With her whole being she said Yes.

Yes, that is one sentence, by the way. These might be the books with editors attached, but there are still occasionally some choices. Which is not to downplay the importance of this little speech for Lestat as a character. He’s at his best when he’s earnest, and in understanding that what was done to him was a horrible thing he’s determined never to perpetuate that cycle of abuse….in this one area. We can have words about how his abusive upbringing led him down the road of getting satisfaction of forcing others to rely on him, but I’m really trying to give points for effort here.

So, Lestat turns his mom into a vampire. We haven’t talked about the musical much, because I’m saving it for the day four years from now when we actually get all the way through this book and the world is no longer on fire, but I do want to throw out a mention here. Because in a sea of cringe (and small glimmers of endearing camp, I’ll admit), Gabrielle’s song during this scene might well be the height of discomfort mountain. I warn you, depending on your ability to handle secondhand embarrassment you might well claw your eyeballs out in a desperate attempt to escape.

Now that you’re warmed up from that fresh hell, you’re ready for the subtextual incest. Hey, remember how blood drinking is depicted as a sexual/sensual act basically 95% of the time? This ain’t the 5%.

And jetting up into the current came the thirty, not obliterating but heating every concept of her, until she was flesh and blood and mother and lover and all things beneath the cruel pressure of my fingers and my lips, everything I had ever desired. I drove my teeth into her, feeling her stiffen and gasp, and I felt my mouth grow wide to catch the hot flood when it came.

Her heart and soul split open. There was no age to her, no single moment. My knowledge dimmed and flickered and there was no mother anymore, no petty need and petty terror; she was simply who she was. She was Gabrielle.

Okay, so honesty: I’ve never been able to figure out how much of this whole thing is Anne feeding off the stereotype of “queer men are unhealthily close to their mothers,” and how much is just “this is a gothic novel and we’re checking off the taboos to titillate the audience.” I cannot suss it out for the life of me. Either way, I get it, I get it. By having Gabrielle die and cross over he’s given birth to her, cancelling them out and making them equals of a sort with this weird pseudo-incestual connection of mutual dependence. Whatever, gothic novel.

Except Lestat is lyyyyyyyyyyyyying. He’s able to feed Gabrielle his blood, and then he starts as he means to go on by calling her “mother” before collapsing. Ideally, the two of them SHOULD be starting off as equals during this post-death phase of their lives. But however Lestat might marvel at her in the pages to come, he never really lets go of the idea that while she might be changing who she is and how she’s obligated to other people, to him she’s still an emotional support and caretaker. He never stops seeing her as her role.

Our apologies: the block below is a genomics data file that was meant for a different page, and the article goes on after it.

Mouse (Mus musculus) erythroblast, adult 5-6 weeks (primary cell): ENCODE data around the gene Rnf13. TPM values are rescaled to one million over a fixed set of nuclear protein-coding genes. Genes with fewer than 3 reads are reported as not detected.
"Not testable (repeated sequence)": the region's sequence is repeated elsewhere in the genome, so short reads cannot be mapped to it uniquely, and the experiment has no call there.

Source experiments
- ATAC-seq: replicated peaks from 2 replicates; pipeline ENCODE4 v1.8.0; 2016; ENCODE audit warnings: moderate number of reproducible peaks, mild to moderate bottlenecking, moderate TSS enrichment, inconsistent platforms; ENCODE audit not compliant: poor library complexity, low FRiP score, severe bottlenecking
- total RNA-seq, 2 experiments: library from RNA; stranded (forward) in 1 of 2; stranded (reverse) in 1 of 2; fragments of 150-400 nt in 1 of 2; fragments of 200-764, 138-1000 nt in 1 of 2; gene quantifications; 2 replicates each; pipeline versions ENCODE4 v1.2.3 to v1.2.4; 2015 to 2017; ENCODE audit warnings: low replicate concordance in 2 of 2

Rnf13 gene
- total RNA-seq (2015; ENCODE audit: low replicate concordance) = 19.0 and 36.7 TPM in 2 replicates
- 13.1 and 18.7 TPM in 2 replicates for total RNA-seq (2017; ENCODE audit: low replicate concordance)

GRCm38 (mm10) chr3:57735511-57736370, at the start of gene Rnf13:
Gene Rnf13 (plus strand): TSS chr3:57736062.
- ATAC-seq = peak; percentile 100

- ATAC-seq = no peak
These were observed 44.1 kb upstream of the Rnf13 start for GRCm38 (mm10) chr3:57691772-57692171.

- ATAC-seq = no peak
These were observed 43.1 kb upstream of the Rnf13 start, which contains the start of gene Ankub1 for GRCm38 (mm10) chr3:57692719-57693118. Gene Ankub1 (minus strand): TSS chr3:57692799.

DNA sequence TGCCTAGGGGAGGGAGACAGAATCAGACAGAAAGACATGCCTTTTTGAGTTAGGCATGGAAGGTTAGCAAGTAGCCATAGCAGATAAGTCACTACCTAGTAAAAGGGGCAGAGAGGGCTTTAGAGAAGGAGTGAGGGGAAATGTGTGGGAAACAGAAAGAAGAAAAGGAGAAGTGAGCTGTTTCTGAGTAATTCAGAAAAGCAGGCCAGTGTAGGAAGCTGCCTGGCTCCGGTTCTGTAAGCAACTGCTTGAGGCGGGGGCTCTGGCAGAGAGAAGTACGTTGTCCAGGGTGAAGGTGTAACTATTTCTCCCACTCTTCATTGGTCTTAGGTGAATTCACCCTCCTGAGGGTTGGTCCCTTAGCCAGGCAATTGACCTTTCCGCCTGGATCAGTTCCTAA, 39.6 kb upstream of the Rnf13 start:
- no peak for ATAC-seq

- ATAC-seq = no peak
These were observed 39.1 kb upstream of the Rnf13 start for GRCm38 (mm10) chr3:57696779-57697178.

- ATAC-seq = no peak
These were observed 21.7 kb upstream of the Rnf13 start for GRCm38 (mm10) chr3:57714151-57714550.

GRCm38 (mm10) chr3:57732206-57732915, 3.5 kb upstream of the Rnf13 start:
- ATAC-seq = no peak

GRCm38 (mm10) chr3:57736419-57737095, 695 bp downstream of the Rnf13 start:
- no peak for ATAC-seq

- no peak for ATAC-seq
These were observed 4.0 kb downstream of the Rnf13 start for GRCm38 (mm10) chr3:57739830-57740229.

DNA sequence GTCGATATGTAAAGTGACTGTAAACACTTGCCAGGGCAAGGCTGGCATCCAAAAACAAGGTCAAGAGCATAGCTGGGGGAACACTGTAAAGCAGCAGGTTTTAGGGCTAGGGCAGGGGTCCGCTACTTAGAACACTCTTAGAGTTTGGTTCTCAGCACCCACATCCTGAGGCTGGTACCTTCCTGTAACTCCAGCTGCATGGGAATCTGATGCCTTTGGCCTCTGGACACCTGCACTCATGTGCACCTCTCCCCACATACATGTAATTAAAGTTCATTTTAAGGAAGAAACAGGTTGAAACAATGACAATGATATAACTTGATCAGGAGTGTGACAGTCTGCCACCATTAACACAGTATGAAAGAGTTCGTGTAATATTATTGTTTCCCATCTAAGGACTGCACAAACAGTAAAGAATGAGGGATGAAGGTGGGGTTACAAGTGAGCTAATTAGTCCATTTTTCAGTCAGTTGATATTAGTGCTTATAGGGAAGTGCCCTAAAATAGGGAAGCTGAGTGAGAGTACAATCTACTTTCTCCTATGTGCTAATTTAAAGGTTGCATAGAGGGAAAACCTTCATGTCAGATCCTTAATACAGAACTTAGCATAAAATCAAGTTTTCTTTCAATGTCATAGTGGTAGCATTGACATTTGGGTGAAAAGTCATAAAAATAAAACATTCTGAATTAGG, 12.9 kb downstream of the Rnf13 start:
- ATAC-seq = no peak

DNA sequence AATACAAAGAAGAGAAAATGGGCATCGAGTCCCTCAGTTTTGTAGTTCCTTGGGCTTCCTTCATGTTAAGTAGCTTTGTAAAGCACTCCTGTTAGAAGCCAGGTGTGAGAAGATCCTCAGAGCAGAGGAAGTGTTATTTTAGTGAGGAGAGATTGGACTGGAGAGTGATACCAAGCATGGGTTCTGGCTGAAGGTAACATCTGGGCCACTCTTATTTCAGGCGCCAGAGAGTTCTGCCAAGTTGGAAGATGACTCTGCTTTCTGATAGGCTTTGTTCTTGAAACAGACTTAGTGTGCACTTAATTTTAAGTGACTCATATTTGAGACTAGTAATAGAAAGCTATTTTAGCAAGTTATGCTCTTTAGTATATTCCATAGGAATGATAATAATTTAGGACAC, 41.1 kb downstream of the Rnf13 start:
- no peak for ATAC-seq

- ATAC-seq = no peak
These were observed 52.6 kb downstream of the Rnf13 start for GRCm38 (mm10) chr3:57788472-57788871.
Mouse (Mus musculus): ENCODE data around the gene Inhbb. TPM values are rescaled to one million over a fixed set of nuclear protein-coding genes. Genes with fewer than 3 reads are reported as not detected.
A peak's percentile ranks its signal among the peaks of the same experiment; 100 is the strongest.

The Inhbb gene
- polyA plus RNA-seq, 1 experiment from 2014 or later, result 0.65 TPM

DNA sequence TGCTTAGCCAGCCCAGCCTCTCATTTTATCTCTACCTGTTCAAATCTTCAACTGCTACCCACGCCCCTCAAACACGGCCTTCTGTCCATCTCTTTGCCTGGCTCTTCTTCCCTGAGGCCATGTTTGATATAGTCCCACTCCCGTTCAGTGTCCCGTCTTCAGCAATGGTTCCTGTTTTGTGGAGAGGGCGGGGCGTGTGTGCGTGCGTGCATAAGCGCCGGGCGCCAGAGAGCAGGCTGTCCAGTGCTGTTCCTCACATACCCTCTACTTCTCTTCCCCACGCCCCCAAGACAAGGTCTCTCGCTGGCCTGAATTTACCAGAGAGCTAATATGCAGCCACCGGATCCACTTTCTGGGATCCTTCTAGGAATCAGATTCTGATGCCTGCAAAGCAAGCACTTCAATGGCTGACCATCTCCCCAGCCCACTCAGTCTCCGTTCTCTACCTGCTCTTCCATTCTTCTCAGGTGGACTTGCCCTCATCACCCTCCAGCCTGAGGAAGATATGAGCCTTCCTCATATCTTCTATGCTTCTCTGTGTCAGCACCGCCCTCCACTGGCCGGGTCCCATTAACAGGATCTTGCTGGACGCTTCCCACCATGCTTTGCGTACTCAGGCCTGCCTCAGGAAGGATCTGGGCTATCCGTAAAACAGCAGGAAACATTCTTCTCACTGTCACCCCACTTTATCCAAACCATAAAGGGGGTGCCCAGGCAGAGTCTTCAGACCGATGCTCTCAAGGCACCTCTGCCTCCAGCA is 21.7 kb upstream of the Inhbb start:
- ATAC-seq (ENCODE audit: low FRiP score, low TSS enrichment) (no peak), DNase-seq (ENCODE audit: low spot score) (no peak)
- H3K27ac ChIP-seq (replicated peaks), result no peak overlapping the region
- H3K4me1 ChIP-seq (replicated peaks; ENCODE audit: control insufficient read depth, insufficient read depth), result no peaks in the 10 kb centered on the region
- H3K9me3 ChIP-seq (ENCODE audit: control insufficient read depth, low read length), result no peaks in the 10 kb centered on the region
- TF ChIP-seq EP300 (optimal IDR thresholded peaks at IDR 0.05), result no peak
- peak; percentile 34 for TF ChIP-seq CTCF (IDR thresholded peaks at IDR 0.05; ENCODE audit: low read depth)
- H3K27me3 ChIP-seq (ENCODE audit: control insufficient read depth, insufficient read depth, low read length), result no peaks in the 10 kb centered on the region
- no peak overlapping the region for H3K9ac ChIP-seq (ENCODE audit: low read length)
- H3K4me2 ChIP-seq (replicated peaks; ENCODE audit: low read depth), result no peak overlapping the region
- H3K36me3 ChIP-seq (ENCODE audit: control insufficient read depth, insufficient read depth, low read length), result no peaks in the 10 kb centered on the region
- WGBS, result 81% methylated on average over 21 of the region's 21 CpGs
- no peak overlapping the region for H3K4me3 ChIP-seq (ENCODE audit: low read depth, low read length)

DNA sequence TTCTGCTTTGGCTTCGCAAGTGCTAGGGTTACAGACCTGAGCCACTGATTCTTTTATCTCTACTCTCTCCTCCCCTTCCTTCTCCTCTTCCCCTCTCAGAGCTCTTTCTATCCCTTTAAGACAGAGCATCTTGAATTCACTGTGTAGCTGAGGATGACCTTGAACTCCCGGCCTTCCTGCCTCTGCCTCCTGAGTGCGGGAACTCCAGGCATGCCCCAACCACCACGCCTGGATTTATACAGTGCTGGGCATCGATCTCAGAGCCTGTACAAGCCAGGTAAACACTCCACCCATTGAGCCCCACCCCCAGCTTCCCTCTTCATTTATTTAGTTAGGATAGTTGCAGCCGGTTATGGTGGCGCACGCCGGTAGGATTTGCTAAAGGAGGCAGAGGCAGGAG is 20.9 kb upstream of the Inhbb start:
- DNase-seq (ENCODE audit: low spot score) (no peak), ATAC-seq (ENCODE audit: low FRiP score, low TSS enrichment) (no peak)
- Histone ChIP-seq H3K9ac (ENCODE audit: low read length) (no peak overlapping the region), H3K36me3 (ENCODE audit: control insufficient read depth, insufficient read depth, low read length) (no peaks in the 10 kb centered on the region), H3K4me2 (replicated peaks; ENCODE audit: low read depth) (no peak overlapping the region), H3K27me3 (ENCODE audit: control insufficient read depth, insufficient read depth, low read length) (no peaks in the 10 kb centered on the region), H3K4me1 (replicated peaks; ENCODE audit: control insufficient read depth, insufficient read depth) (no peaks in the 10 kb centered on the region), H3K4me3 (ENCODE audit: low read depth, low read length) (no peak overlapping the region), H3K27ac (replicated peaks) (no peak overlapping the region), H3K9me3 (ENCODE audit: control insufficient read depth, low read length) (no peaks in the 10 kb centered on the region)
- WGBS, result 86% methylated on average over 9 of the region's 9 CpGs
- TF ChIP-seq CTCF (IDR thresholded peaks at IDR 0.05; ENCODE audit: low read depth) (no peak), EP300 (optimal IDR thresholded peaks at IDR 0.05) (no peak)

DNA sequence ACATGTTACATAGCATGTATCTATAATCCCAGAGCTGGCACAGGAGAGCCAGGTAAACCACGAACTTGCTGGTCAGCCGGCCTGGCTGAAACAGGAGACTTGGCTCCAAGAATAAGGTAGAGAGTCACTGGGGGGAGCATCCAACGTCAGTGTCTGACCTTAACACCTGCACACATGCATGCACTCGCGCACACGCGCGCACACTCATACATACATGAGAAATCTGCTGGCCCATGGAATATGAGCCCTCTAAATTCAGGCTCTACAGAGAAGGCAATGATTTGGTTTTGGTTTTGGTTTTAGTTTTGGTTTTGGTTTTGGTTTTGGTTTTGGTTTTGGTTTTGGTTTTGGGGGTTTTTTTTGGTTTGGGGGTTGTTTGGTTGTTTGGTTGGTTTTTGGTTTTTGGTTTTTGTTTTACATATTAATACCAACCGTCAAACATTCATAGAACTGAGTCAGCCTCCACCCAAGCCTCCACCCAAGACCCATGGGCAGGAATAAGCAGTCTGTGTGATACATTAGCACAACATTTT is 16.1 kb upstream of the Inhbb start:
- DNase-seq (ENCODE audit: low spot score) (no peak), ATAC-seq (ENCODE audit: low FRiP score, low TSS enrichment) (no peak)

Which is natural for a mortal lifespan, particularly remembering that he’s only 20. But they’re gonna live forever. Gabrielle did not sign up to be a mom before a person for eternity. One gets the impression she didn’t sign up to be a mother period, actually, and she takes all of this to be her second chance at being an individual person. Which Lestat, yes poor and yes abused by his father but still a white man, doesn’t seem to understand. And which he only mostly quietly comes to resent. But I get ahead.

I kid, of course. Therapists are all rounded up and shot in this universe

The first problem is that the two of them are now in a room with people waiting outside, and the dying patient is no longer dying. In fact, she’s not only healthy, but about 30 years have dropped off her – her wrinkles are gone and Lestat even takes notice that her boobs are young and firm and other gross words. Why she gets a makeover when Magnus is a rotting sack of bones is a my—yeah, no it’s not, you know why. But it’s part of the fantasy of “even if you’re not conventionally attractive when you’re alive, you’re irresistibly hot in death” that this trilogy has going for it, so whatever.

The only weird thing Lestat notices, besides that his mom is hot (ah, but he calls her Gabrielle now, which he only called her in “some very private thoughts” before, someone get me a scrub brush), is that all of a sudden she’s not responding to his thoughts anymore. But Nicki and the doctor want in, so there’s no time to think about this oddity. Gabrielle is already prepared with a plan of action while Lestat frets, taking the jewels that were her family heirlooms (if you’ll recall, it was a Big Deal when she sold one to buy books for Lestat), and climbing out the window. He follows, ready to take her out for her first feeding. While he’s crowing internally of having stolen her from Death, the rescue isn’t quite how he was imagining it.

I climbed up the stones, carrying her with her feet dangling, her face turned upwards to me, until we had reached the slippery slates of the roof.